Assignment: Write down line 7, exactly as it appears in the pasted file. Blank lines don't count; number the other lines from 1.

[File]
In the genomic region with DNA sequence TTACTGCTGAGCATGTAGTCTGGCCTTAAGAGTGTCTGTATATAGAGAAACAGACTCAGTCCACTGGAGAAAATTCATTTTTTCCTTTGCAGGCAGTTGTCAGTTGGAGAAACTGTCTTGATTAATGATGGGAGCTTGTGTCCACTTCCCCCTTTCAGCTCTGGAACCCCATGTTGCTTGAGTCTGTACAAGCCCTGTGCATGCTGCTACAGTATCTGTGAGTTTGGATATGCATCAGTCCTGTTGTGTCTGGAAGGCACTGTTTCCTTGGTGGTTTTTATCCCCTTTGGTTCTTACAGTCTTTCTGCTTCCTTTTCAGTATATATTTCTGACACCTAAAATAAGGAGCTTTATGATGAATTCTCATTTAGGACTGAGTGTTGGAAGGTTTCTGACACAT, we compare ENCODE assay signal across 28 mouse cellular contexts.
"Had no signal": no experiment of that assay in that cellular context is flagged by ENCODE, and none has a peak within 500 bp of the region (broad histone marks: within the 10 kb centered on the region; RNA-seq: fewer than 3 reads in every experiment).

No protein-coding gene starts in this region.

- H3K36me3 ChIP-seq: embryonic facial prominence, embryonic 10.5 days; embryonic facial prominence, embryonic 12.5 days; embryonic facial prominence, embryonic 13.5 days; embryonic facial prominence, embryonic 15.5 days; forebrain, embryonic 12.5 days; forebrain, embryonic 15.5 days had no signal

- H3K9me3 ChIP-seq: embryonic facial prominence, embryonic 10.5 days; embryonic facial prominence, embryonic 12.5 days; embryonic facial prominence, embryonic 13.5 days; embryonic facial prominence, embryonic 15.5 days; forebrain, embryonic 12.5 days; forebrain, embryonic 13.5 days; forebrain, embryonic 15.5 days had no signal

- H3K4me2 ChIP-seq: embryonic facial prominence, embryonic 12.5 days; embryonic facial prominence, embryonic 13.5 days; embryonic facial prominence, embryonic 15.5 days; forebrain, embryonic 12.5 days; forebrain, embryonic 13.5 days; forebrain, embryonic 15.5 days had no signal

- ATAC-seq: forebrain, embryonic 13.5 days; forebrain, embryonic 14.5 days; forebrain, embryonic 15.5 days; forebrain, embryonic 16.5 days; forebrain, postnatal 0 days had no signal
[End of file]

- ATAC-seq: forebrain, embryonic 13.5 days; forebrain, embryonic 14.5 days; forebrain, embryonic 15.5 days; forebrain, embryonic 16.5 days; forebrain, postnatal 0 days had no signal